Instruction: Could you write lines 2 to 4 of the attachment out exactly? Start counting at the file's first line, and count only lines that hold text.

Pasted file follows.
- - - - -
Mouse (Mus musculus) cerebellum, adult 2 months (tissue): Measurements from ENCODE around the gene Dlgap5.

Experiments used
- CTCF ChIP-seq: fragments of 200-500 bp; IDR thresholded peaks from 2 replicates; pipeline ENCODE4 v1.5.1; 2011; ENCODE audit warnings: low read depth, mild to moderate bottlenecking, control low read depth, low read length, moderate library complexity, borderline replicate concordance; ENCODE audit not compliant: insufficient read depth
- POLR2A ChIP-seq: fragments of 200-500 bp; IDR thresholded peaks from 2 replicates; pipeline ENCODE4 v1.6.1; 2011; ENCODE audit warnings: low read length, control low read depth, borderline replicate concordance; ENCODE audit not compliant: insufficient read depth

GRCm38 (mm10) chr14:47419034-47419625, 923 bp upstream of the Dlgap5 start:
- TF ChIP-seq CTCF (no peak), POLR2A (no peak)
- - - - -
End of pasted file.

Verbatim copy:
Experiments used
- CTCF ChIP-seq: fragments of 200-500 bp; IDR thresholded peaks from 2 replicates; pipeline ENCODE4 v1.5.1; 2011; ENCODE audit warnings: low read depth, mild to moderate bottlenecking, control low read depth, low read length, moderate library complexity, borderline replicate concordance; ENCODE audit not compliant: insufficient read depth
- POLR2A ChIP-seq: fragments of 200-500 bp; IDR thresholded peaks from 2 replicates; pipeline ENCODE4 v1.6.1; 2011; ENCODE audit warnings: low read length, control low read depth, borderline replicate concordance; ENCODE audit not compliant: insufficient read depth